The next three weeks will mark uncertain political times in the eurozone. We could see the election of Francois Hollande as the next French president, the first multi-party coalition in Greece as well as some serious debates about early general elections in Germany. An Irish referendum on the eurozone fiscal treaty – and consequently Ireland’s role in the eurozone – will follow shortly after, but may not go ahead on 31 May as originally discussed. The electoral turnout for the elections in France, Greece and Germany might be as uncertain as the impact they will have on market sentiment and the future direction of Eurozone policies.
An election of Francois Hollande in the second round of the French presidential elections on 6 May would certainly shake up the current conservative leadership within the eurozone. As part of his election campaign, he has criticised last December’s fiscal compact which he deems to be too centred on austerity, a result of a strong push from the German Chancellor Merkel. He may aim to renegotiate the treaty and will hope for support from his party’s traditional foreign allies, such as the German SPD. Hollande has also been a supporter of the idea of eurobonds, an option ruled out by the German centre-right government so far. A change to the German government after the next general election in 2013 or even earlier could add momentum to this idea. All German parties from the left of the centre, currently scoring for a combined vote share of around 60% in recent polls, are rather open to the idea of eurobonds, but differ about how the concept should be implemented.
Hollande’s election might also result in tougher regulation of the French financial system. He has openly targeted the banks for additional tax revenue in addition to the EU-wide financial transactions tax backed by Sarkozy. Other measures proposed by Hollande and his party – the French Socialist Party – include a cap on bank service charges, a hike in the tax rate on life insurance products held for less than 8 years, restrictions on stock options as well as revised bonus regulations and a 75% tax rate on annual income above €1 million.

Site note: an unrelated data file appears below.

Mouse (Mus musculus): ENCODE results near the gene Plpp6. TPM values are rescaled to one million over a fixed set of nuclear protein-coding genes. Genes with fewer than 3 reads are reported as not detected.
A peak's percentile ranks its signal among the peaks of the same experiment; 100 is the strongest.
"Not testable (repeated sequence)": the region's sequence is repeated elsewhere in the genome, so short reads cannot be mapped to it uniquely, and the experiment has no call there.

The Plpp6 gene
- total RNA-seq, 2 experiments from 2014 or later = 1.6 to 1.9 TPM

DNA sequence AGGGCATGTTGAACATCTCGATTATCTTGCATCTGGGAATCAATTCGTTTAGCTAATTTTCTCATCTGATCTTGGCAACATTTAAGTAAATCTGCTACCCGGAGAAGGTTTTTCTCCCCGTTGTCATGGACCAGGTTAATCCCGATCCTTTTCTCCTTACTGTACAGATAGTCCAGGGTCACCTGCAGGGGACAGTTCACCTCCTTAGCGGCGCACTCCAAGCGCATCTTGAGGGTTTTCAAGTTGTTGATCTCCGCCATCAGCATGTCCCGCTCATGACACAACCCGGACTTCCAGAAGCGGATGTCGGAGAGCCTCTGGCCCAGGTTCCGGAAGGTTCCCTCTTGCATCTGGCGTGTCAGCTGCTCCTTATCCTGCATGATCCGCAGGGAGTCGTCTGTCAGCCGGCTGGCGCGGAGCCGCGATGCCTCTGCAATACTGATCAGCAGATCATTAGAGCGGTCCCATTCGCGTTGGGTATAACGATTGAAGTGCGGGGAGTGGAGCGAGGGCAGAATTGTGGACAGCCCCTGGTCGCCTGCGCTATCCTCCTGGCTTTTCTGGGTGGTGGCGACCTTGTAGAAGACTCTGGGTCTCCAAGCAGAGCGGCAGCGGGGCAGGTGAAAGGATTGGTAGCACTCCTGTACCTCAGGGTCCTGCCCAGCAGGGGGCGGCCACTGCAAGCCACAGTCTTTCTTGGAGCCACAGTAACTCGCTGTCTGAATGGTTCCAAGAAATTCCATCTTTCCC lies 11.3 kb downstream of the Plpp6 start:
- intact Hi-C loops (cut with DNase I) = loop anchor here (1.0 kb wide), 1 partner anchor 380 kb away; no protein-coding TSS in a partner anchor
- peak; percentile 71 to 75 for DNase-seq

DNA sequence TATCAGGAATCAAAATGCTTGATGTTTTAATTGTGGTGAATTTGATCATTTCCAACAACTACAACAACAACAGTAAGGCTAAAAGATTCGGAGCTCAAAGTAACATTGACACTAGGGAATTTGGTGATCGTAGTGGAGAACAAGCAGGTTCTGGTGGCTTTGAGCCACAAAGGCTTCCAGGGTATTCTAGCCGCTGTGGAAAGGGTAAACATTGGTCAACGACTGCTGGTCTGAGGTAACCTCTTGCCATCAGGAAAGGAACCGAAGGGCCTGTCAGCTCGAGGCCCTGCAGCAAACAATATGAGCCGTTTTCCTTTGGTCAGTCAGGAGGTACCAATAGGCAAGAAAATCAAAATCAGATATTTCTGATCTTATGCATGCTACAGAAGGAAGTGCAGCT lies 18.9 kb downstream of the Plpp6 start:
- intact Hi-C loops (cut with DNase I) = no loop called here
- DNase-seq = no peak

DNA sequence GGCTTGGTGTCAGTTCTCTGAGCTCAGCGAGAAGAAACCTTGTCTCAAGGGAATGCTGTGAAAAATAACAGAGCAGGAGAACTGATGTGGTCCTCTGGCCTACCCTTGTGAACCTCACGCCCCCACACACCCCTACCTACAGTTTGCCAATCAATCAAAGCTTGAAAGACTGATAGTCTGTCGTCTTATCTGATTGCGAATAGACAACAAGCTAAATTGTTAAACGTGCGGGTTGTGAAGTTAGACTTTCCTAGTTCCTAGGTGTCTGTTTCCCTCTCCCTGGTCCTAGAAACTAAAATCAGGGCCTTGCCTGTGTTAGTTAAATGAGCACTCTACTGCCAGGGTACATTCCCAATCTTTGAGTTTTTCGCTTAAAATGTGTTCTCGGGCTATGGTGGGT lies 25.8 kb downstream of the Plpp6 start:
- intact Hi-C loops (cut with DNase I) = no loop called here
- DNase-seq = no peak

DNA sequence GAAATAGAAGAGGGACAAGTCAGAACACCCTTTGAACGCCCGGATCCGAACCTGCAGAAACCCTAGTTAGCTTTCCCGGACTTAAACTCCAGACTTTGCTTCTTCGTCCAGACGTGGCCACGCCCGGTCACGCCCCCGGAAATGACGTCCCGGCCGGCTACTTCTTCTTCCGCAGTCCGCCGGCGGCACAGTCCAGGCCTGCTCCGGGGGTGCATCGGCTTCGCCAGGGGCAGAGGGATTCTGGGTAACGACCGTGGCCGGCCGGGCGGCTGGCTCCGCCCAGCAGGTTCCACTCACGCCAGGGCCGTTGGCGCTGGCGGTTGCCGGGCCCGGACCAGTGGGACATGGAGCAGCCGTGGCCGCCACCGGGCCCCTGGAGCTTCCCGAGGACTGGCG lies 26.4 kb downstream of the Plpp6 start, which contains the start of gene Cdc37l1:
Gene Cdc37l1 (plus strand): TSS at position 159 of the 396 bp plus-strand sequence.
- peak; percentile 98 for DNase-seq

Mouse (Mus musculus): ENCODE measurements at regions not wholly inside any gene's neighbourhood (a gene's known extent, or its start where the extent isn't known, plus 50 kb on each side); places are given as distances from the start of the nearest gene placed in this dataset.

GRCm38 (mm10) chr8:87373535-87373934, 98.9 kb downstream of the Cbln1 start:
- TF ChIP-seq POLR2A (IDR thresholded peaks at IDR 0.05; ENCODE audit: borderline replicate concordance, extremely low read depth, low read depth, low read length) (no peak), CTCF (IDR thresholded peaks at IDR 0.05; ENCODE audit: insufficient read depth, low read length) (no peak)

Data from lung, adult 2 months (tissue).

The two main parties backing Greece’s bailout have been recovering from the lows in the polls, but both are still far away from an absolute majority on 6 May. Recent polls see the conservative New Democracy party and the Socialist PASOK party combined at less than 40% of the votes, which might not be even enough to qualify for a renewal of their current coalition. This compares to a combined vote share of 77% in the last elections. All the other parties which are likely to pass the three per cent hurdle and to enter parliament are assumed to reject the agreed spending cuts. At present a coalition government seems to be the only option to form a government, either a grand coalition if the two main parties can increase their vote share further, or a multi-party coalition.
The government in Greece has been changing since the start of the Third Hellenic Republic in 1974 between PASOK and New Democracy, between left and right, but not shared. The interim governments in 1989 and 2011/12 have been the only very short-lasting exceptions. That is, the two-party system in Greece where the winner takes it all will come to an end. Given historic and recent tensions, it may be questioned for how long PASOK and New Democracy would be able to form a stable government. Any other, multi-party coalition may lead to lowest common denominator compromises and populist measures which might diminish the commitment to the imposed austerity and re-define the future role of Greece inside or outside the eurozone. Competition will increase in the political system which has never been a catalyst for coordinated and consensual political approaches across party lines.